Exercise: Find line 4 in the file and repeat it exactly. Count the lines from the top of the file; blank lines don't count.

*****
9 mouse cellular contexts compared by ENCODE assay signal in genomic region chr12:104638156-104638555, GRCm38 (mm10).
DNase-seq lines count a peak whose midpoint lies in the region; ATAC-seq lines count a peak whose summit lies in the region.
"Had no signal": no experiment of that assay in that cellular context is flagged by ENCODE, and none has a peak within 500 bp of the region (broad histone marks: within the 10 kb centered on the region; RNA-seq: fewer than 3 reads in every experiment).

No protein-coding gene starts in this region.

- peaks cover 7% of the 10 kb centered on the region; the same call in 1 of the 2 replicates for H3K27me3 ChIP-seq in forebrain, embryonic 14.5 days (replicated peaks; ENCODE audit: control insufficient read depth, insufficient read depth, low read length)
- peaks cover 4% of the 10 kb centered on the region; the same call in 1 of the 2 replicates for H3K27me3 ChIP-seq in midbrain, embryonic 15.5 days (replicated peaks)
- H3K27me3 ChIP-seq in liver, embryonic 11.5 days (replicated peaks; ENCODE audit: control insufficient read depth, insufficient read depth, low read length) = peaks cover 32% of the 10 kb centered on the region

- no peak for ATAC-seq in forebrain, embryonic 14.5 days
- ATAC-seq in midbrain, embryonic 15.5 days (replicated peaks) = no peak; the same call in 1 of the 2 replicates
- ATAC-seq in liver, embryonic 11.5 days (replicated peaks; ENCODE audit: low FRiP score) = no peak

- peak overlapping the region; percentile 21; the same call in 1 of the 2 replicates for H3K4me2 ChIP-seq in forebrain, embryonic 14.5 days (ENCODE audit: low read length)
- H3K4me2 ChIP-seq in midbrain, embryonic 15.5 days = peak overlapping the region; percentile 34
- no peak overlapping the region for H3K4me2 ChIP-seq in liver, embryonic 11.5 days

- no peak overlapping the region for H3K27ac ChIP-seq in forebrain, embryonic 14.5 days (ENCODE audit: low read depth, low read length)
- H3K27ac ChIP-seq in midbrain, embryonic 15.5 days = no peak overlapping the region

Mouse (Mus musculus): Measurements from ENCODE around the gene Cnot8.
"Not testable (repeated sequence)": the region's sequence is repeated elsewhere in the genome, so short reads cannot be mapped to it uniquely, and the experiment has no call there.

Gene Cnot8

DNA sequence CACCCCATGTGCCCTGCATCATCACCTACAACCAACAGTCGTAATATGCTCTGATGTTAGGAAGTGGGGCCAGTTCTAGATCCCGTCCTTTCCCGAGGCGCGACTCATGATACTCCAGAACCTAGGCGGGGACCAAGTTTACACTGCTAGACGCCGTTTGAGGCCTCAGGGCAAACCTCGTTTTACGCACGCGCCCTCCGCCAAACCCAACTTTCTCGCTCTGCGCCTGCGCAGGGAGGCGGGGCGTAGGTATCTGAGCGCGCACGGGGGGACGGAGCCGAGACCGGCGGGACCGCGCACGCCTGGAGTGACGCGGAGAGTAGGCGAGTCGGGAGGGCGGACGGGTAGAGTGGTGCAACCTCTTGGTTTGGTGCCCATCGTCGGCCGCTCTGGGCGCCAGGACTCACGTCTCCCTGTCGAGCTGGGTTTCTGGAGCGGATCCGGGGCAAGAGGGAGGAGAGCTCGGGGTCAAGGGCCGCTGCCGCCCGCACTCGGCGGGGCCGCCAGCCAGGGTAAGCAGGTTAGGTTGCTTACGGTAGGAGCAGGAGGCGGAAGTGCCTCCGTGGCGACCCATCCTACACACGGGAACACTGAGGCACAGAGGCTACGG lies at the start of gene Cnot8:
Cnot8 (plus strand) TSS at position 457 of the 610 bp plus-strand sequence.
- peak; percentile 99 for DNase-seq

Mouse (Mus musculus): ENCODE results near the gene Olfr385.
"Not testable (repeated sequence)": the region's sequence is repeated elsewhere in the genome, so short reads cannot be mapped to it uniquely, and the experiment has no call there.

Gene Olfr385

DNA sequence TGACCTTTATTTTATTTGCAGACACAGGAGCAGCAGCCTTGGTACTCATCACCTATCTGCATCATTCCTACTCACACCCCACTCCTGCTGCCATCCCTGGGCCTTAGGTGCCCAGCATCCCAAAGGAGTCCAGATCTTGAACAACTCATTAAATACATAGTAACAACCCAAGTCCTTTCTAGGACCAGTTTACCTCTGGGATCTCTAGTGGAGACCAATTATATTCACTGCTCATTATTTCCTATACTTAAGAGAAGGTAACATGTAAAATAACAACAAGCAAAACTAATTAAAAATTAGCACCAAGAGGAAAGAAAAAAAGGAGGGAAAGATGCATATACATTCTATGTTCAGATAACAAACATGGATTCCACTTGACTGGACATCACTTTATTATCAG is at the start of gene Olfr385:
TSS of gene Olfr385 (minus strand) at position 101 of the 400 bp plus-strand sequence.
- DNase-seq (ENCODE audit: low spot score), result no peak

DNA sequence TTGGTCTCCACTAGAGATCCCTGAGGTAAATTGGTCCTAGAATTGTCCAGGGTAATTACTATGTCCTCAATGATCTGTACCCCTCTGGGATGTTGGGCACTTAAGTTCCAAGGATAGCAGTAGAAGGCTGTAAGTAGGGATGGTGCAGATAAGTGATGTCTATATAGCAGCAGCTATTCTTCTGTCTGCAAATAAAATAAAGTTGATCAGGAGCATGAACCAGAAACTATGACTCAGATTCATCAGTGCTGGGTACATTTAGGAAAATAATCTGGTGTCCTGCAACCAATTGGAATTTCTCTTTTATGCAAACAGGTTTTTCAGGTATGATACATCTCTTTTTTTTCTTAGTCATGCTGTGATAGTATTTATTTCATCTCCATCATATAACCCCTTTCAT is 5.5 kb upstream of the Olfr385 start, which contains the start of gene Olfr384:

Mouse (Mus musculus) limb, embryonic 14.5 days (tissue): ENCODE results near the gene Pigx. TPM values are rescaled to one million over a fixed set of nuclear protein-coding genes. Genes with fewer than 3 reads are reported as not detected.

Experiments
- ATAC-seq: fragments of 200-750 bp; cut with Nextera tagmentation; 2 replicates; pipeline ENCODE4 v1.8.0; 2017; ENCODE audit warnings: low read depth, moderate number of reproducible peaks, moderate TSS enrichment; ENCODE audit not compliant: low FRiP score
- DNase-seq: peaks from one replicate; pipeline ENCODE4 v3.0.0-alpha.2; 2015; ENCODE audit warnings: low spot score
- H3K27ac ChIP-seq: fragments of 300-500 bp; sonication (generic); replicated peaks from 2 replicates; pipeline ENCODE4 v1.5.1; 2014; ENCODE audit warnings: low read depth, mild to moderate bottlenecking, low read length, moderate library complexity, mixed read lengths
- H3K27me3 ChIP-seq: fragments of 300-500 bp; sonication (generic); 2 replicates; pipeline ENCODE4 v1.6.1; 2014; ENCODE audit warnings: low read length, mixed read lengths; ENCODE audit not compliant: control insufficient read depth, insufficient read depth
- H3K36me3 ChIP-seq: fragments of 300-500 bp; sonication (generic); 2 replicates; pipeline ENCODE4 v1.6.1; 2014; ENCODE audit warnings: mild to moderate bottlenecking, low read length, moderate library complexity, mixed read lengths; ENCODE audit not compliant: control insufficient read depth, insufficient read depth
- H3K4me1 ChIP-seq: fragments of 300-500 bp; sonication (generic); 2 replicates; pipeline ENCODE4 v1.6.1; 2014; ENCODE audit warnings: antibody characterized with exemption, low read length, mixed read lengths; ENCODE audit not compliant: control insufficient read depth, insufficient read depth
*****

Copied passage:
No protein-coding gene starts in this region.